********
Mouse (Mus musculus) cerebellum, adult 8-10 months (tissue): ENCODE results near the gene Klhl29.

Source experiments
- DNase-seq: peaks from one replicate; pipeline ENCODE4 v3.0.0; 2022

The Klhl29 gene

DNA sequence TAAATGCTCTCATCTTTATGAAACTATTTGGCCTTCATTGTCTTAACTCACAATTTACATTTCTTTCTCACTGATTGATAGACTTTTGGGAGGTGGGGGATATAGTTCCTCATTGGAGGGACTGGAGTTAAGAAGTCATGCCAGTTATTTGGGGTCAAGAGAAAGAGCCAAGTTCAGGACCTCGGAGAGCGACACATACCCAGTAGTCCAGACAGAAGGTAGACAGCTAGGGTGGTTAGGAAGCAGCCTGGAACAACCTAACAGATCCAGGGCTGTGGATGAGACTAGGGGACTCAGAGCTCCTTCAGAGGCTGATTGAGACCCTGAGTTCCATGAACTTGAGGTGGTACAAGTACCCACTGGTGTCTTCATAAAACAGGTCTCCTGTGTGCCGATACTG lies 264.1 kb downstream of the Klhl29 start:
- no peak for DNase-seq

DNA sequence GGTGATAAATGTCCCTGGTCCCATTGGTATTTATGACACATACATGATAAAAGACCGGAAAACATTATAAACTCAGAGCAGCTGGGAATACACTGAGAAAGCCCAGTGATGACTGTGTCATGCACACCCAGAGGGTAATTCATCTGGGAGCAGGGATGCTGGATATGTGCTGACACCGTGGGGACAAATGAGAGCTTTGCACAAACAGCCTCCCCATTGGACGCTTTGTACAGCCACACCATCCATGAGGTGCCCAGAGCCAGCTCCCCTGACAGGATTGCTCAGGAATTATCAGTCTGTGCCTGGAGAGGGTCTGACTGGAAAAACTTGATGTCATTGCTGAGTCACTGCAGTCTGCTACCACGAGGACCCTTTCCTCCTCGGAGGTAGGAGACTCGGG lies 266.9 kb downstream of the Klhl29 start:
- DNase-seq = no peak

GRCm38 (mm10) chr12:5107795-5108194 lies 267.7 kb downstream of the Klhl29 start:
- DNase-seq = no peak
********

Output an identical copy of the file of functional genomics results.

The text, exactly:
Mouse (Mus musculus) cerebellum, adult 8-10 months (tissue): ENCODE results near the gene Klhl29.

Source experiments
- DNase-seq: peaks from one replicate; pipeline ENCODE4 v3.0.0; 2022

The Klhl29 gene

DNA sequence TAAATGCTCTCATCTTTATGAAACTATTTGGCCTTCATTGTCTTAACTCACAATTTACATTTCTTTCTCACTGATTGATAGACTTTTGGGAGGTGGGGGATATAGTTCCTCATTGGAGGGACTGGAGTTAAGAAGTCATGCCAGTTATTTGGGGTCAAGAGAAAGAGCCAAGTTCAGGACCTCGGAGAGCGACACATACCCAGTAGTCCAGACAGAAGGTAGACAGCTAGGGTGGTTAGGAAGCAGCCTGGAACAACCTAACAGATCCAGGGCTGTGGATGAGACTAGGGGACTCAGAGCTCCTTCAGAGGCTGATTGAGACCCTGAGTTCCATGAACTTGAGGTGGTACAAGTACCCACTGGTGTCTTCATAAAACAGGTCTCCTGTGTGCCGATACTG lies 264.1 kb downstream of the Klhl29 start:
- no peak for DNase-seq

DNA sequence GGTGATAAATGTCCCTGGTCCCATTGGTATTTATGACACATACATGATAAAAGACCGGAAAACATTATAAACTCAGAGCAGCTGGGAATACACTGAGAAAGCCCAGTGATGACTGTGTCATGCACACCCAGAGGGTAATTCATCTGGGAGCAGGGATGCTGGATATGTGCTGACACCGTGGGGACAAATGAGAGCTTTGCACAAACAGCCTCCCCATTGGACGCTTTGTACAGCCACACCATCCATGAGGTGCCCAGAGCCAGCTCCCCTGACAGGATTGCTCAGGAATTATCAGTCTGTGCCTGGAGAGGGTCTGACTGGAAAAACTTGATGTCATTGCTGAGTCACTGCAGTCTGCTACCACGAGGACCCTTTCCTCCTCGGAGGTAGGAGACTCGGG lies 266.9 kb downstream of the Klhl29 start:
- DNase-seq = no peak

GRCm38 (mm10) chr12:5107795-5108194 lies 267.7 kb downstream of the Klhl29 start:
- DNase-seq = no peak